Not every baby is "abandoned," or is every solitary animal in need of assistance. Read our guidelines to help you determine when and how you need to intervene, or when it is prudent to step away and monitor.
Remember, to any wild animal a human is a predator. Be mindful of your appearance and approach. To them a toothy smile equates to bared teeth and the bill of a cap looks like a large beak. If after reading the guidelines and/or you have spoken to a rehabilitator and it is determined intervention is necessary, keep your voice calm and quiet, your smile covered and cap removed.
Click on the button above for concise descriptions and photographs of nestlings and fledglings from Wildwoods.
Call a Rehabilitator if the animal:
~Cannot fly or walk properly or is walking in circles
~Wings are not held evenly (one wing may droop, or is held higher
than the other)
~Cannot stand upright, is limping, or limb appears broken
~Head is held at a tilt
~Has been attacked by a dog or a cat
~Flies are buzzing around it, or signs of maggot infestation ("rice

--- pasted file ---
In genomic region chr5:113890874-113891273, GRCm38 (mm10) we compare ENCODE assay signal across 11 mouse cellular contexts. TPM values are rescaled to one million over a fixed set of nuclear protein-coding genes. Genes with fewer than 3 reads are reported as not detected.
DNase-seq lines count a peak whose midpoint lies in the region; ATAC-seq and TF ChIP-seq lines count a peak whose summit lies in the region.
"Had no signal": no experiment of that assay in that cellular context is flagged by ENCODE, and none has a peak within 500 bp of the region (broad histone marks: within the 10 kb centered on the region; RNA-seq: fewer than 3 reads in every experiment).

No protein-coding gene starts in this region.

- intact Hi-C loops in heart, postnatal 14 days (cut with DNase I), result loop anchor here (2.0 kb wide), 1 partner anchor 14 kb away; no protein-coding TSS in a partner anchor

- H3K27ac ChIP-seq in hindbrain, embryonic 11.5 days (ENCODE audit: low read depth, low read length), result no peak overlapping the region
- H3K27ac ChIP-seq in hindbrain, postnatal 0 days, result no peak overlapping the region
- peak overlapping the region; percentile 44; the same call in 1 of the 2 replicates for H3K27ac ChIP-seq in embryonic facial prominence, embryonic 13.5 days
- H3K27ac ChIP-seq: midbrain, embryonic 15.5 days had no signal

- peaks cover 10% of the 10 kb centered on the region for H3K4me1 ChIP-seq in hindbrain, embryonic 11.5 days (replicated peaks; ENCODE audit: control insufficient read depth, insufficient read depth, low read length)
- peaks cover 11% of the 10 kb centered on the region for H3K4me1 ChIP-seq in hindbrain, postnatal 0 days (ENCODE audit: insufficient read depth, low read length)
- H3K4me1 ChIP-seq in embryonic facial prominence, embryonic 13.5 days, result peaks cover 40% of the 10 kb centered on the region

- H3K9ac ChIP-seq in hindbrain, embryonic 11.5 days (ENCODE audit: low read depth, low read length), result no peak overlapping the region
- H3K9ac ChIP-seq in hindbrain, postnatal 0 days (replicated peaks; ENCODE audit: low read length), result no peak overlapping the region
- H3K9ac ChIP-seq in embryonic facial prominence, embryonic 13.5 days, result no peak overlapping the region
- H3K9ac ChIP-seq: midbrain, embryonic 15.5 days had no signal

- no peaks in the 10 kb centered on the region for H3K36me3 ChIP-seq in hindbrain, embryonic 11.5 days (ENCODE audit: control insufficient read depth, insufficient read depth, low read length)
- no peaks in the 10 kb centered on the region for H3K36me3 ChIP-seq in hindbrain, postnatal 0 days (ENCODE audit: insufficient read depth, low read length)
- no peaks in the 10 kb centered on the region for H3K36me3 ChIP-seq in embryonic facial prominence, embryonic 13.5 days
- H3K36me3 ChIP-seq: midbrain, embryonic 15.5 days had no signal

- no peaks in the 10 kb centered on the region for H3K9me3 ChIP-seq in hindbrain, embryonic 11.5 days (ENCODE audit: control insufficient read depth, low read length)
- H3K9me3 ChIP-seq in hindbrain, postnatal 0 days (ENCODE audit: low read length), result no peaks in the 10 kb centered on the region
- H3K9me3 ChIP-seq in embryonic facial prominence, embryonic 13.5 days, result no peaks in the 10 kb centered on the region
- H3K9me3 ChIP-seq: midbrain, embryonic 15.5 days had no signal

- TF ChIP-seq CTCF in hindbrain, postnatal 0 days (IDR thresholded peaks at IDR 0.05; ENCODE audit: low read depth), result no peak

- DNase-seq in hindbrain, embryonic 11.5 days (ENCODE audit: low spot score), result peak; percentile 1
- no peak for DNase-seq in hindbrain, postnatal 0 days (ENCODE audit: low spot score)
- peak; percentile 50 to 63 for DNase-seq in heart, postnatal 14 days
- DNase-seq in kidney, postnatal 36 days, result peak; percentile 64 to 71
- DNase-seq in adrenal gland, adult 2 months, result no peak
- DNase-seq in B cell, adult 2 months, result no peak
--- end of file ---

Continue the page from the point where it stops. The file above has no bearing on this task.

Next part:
kernels" or yellow patches under the feathers or fur)
~Has had an impact injury (hit by a car, flown into a window, or
fallen from nest onto concrete)
~Parents are known to be dead
~Adult animals who can be easily approached
~Babies who exhibit begging behavior or follow humans or pets
~Babies who are out of the nest and are totally or nearly
unfeathered (nestling), or mammals who are not furred
~Animal is shivering or feels cold to the touch
If you have the animal:
~Make sure the box you have it in is small, well-ventilated and
~Keep the box in a QUIET, dark, warm place
~Do not offer anything to eat or drink
~Keep the animal away from people and household pets
~Call a Rehabilitator for further instructions
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